Had he been intrigued because some instinct told him of her true gender?  Whatever the mystical reasons, she must not guess he had seen her secret. Searching his mind for clues, he quickly surmised her subterfuge had been well hidden until now and that she was probably older than he had supposed. What had caused this young woman to carry off this masquerade; was she possessed by some unusual traits, a woman who felt herself truly a man? Or was it simply an adventure she sought, a desire to break from the traditional female role in her society?  Did she feel he was a threat; was that why she had spilled the wine earlier? These turbulent thoughts raced through his mind in mere seconds.

Mel book cover 0

 

Melaynie’s Masquerade – a sample

In the beginning of this chapter, Melaynie has sailed from England pretending that she is a captain’s boy for Francis Drake.

THIS BOOK IS AVAILABLE ON AMAZON  

As the sun rose early the next morning Drake’s ships were maneuvering rapidly over the gray-green waters of the choppy Channel. The early summer weather was unpredictable; flashes of sunlight alternated with blustery, sudden showers.  Strong winds and full sails left England but a memory and drove them into the open sea, its liquid surface waiting for them to carve their story upon it.

Life as a captain’s boy in those first weeks developed into a pattern of early rising, devotional services, meals, a great deal of fetch and carry for Drake and scarcely a minute to herself.  Melaynie found that the moments when she could look out upon the sea’s vastness, the sight of water to all horizons after a life of confinement in a small English town was awe-inspiring.

Only the weather, the shape and variety of clouds determined the look and feel of their lives now. It was frightening and at the same time opened her heart to the excitement of the uncertain future, to being part of and swept along by something that was far bigger than herself.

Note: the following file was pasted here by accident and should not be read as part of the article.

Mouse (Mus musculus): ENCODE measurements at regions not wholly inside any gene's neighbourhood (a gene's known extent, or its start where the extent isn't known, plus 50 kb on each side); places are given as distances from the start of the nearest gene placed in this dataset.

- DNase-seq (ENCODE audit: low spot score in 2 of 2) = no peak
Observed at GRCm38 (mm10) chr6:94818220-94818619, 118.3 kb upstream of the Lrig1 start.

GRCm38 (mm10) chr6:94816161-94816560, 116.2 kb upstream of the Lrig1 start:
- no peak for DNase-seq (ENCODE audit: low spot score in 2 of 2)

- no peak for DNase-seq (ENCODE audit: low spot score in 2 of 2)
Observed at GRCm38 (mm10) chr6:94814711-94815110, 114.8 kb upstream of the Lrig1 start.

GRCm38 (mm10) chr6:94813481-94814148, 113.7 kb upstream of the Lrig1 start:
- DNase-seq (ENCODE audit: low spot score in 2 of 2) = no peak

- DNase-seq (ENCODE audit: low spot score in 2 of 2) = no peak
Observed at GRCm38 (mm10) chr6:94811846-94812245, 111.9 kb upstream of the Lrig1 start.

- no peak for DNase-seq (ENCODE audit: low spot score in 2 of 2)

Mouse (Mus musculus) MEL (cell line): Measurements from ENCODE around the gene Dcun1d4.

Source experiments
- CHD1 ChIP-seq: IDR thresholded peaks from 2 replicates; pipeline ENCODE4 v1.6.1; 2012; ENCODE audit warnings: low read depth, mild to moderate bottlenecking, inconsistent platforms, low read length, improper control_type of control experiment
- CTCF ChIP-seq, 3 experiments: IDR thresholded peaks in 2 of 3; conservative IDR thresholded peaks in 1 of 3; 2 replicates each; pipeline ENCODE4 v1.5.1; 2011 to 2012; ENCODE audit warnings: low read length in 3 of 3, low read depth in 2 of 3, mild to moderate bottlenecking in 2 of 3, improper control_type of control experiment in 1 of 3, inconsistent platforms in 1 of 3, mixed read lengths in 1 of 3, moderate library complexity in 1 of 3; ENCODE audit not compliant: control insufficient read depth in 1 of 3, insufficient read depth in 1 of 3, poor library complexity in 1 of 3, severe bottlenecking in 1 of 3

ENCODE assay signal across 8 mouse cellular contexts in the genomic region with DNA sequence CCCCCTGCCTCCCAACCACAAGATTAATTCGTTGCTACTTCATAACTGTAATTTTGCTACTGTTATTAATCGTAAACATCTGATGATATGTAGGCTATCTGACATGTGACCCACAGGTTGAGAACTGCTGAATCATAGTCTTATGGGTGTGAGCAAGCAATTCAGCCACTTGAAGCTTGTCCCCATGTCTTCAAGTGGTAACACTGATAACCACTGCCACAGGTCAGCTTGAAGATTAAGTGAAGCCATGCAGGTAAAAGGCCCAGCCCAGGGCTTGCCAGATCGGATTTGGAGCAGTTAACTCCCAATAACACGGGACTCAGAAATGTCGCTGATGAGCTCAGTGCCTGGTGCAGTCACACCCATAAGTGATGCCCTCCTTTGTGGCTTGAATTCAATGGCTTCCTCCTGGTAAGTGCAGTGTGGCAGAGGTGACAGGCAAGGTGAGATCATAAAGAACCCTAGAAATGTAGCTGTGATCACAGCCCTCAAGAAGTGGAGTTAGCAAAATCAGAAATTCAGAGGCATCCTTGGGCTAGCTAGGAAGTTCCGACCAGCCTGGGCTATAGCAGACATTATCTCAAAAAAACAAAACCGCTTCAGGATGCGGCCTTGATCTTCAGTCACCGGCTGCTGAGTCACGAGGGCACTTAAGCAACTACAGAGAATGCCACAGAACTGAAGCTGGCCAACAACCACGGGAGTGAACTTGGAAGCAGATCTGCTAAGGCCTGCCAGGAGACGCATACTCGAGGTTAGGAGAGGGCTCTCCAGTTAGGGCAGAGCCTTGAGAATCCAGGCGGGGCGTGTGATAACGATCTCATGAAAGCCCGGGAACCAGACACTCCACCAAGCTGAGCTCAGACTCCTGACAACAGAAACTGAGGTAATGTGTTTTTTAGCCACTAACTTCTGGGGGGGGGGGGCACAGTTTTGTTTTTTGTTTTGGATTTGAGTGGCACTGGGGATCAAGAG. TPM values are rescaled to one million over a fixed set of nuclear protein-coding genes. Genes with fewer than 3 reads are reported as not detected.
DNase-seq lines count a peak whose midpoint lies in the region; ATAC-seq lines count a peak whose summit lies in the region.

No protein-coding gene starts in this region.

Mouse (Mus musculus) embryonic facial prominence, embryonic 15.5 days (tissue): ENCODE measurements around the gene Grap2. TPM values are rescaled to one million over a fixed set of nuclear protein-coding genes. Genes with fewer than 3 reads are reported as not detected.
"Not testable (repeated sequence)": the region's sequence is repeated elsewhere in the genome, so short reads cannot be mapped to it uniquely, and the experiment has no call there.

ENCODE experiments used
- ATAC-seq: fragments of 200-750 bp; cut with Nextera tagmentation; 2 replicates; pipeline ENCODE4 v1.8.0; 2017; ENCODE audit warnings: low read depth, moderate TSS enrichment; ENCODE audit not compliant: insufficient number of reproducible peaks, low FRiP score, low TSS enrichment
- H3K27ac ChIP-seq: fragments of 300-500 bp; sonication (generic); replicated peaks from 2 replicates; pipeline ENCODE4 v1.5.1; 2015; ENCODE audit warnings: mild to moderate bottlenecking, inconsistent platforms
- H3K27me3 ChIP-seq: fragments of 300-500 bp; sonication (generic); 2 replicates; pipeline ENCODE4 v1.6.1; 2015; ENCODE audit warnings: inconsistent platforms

After the evening meal if she were on deck and Drake was properly satisfied, she loved to listen to the sailors’ music.  Several mariners played a wooden flute, a couple of them had brought a lute, and there was always someone to play an accompanying drum. The others knew how to sing popular ballads of the day.  There were some good strong voices among the crew and a few who loved to sing despite their lack of talent or decent harmony:

The roaring cannons then were plide,

And dub-a-dub went the drumme-a

The braying trumpets lowde they cride

To courage both all and some-a.

 

The sea ballad of John Dory, though not particularly cheerful since it concerned a traitorous Englishman revenged by a Cornishman two centuries before, seemed to suit most of the men. They gleefully sang the many verses ending:

 

The grappling-hooks were brought at length,

The browne bill and the sword-a,

John Dory at length, for all his strength,

Was clapt fast under board-a.

 

Evenings were an excellent time for relaxation except for the men on watch posted at the mainmast’s topcastle, high above the deck.  Besides the musically inclined, there were those who preferred cards and dice, and she had noticed a chess game or two.

Melaynie soon grew used to the motion of the ship as it rode the endless waves, sometimes smoothly, other times pitching and rolling, fighting the wind as the ship came about.  Melaynie’s body adjusted, automatically compensating for the ship’s tilt as she performed her duties on decks that were constantly in motion.